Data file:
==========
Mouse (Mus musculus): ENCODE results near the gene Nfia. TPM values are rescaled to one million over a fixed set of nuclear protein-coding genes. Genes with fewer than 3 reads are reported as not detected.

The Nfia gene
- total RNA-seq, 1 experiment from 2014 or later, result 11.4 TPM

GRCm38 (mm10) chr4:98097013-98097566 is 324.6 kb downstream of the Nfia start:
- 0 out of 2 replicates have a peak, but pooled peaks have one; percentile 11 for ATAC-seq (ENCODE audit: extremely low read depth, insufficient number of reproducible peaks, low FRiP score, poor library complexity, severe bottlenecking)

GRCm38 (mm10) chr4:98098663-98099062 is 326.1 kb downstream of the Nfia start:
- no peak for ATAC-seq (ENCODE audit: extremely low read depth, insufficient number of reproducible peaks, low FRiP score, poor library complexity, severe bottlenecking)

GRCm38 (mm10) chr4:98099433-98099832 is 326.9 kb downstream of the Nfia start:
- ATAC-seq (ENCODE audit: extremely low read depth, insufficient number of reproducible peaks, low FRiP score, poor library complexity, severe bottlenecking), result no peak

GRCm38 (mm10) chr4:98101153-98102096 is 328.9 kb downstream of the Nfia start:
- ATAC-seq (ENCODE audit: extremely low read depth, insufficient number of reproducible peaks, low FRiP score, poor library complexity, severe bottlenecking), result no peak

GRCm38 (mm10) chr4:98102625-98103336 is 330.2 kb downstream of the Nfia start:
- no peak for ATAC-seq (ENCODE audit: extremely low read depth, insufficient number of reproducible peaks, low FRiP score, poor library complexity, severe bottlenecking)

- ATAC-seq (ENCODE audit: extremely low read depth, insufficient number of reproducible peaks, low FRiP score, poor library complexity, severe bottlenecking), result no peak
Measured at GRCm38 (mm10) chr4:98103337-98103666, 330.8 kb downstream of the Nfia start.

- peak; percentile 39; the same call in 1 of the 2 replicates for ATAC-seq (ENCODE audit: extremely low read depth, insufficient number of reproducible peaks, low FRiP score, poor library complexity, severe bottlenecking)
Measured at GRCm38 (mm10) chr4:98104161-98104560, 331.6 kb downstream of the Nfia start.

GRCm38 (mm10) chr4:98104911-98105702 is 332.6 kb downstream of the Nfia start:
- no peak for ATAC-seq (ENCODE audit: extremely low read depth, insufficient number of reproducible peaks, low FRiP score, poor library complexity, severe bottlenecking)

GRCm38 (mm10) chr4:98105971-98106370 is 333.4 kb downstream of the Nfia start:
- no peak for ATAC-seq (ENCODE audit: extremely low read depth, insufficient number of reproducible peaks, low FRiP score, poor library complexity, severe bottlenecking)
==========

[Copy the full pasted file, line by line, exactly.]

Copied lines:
Mouse (Mus musculus): ENCODE results near the gene Nfia. TPM values are rescaled to one million over a fixed set of nuclear protein-coding genes. Genes with fewer than 3 reads are reported as not detected.

The Nfia gene
- total RNA-seq, 1 experiment from 2014 or later, result 11.4 TPM

GRCm38 (mm10) chr4:98097013-98097566 is 324.6 kb downstream of the Nfia start:
- 0 out of 2 replicates have a peak, but pooled peaks have one; percentile 11 for ATAC-seq (ENCODE audit: extremely low read depth, insufficient number of reproducible peaks, low FRiP score, poor library complexity, severe bottlenecking)

GRCm38 (mm10) chr4:98098663-98099062 is 326.1 kb downstream of the Nfia start:
- no peak for ATAC-seq (ENCODE audit: extremely low read depth, insufficient number of reproducible peaks, low FRiP score, poor library complexity, severe bottlenecking)

GRCm38 (mm10) chr4:98099433-98099832 is 326.9 kb downstream of the Nfia start:
- ATAC-seq (ENCODE audit: extremely low read depth, insufficient number of reproducible peaks, low FRiP score, poor library complexity, severe bottlenecking), result no peak

GRCm38 (mm10) chr4:98101153-98102096 is 328.9 kb downstream of the Nfia start:
- ATAC-seq (ENCODE audit: extremely low read depth, insufficient number of reproducible peaks, low FRiP score, poor library complexity, severe bottlenecking), result no peak

GRCm38 (mm10) chr4:98102625-98103336 is 330.2 kb downstream of the Nfia start:
- no peak for ATAC-seq (ENCODE audit: extremely low read depth, insufficient number of reproducible peaks, low FRiP score, poor library complexity, severe bottlenecking)

- ATAC-seq (ENCODE audit: extremely low read depth, insufficient number of reproducible peaks, low FRiP score, poor library complexity, severe bottlenecking), result no peak
Measured at GRCm38 (mm10) chr4:98103337-98103666, 330.8 kb downstream of the Nfia start.

- peak; percentile 39; the same call in 1 of the 2 replicates for ATAC-seq (ENCODE audit: extremely low read depth, insufficient number of reproducible peaks, low FRiP score, poor library complexity, severe bottlenecking)
Measured at GRCm38 (mm10) chr4:98104161-98104560, 331.6 kb downstream of the Nfia start.

GRCm38 (mm10) chr4:98104911-98105702 is 332.6 kb downstream of the Nfia start:
- no peak for ATAC-seq (ENCODE audit: extremely low read depth, insufficient number of reproducible peaks, low FRiP score, poor library complexity, severe bottlenecking)

GRCm38 (mm10) chr4:98105971-98106370 is 333.4 kb downstream of the Nfia start:
- no peak for ATAC-seq (ENCODE audit: extremely low read depth, insufficient number of reproducible peaks, low FRiP score, poor library complexity, severe bottlenecking)